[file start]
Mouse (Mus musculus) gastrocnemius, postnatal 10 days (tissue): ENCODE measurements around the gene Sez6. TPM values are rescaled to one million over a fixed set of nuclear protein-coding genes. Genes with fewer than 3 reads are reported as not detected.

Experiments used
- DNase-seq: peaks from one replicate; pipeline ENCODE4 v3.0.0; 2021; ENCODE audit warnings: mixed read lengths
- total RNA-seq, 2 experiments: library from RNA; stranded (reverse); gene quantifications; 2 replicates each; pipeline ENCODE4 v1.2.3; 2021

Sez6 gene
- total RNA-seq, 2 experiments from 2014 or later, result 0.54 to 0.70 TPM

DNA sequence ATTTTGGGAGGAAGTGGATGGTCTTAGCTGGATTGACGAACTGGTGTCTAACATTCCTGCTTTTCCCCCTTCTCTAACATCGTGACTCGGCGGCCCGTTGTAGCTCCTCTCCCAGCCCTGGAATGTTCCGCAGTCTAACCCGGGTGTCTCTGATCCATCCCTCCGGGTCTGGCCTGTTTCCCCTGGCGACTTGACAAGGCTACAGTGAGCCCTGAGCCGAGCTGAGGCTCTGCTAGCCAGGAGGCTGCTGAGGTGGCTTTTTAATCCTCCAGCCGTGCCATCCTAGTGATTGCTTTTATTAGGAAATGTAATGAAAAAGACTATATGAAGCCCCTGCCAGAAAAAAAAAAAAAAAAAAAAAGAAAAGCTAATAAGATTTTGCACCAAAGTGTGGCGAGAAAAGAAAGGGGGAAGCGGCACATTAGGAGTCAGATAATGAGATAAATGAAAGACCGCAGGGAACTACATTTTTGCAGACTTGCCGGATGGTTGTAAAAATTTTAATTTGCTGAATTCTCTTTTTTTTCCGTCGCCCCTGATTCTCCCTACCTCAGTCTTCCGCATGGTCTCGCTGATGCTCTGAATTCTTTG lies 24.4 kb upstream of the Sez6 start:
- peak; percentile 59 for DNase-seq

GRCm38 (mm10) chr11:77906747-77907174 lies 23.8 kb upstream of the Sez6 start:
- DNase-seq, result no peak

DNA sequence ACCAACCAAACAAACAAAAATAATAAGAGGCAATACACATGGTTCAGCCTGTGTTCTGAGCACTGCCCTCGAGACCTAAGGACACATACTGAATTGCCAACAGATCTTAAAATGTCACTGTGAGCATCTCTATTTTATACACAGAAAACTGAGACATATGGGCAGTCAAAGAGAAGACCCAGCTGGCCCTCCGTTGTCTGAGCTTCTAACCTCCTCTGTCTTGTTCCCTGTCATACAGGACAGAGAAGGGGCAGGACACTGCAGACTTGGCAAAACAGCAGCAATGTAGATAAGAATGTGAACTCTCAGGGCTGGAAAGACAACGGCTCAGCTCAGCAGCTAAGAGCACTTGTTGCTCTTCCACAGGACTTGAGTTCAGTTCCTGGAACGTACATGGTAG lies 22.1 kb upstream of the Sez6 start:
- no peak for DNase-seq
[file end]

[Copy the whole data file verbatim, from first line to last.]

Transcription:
Mouse (Mus musculus) gastrocnemius, postnatal 10 days (tissue): ENCODE measurements around the gene Sez6. TPM values are rescaled to one million over a fixed set of nuclear protein-coding genes. Genes with fewer than 3 reads are reported as not detected.

Experiments used
- DNase-seq: peaks from one replicate; pipeline ENCODE4 v3.0.0; 2021; ENCODE audit warnings: mixed read lengths
- total RNA-seq, 2 experiments: library from RNA; stranded (reverse); gene quantifications; 2 replicates each; pipeline ENCODE4 v1.2.3; 2021

Sez6 gene
- total RNA-seq, 2 experiments from 2014 or later, result 0.54 to 0.70 TPM

DNA sequence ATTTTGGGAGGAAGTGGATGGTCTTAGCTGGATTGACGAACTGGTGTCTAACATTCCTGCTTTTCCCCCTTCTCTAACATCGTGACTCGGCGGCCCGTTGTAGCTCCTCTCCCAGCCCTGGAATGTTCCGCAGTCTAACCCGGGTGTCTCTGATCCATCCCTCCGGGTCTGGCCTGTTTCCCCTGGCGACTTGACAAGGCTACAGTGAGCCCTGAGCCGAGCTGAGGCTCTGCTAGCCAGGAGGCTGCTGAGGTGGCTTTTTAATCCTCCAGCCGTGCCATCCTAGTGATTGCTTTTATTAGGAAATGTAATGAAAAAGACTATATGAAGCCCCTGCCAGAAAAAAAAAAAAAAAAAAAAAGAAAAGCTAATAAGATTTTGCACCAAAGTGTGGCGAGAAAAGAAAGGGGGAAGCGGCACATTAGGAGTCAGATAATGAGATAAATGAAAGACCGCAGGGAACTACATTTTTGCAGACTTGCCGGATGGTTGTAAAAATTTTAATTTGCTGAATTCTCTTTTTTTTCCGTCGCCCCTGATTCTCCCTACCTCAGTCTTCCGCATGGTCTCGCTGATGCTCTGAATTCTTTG lies 24.4 kb upstream of the Sez6 start:
- peak; percentile 59 for DNase-seq

GRCm38 (mm10) chr11:77906747-77907174 lies 23.8 kb upstream of the Sez6 start:
- DNase-seq, result no peak

DNA sequence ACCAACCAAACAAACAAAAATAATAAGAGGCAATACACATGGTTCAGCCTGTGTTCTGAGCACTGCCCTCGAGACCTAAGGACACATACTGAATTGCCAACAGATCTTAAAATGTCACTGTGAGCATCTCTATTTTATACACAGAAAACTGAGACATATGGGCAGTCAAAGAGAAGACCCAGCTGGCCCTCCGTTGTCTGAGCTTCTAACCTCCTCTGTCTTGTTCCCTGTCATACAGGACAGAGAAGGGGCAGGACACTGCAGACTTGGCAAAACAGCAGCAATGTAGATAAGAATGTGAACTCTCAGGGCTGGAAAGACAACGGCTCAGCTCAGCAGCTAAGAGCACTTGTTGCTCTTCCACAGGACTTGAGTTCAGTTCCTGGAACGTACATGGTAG lies 22.1 kb upstream of the Sez6 start:
- no peak for DNase-seq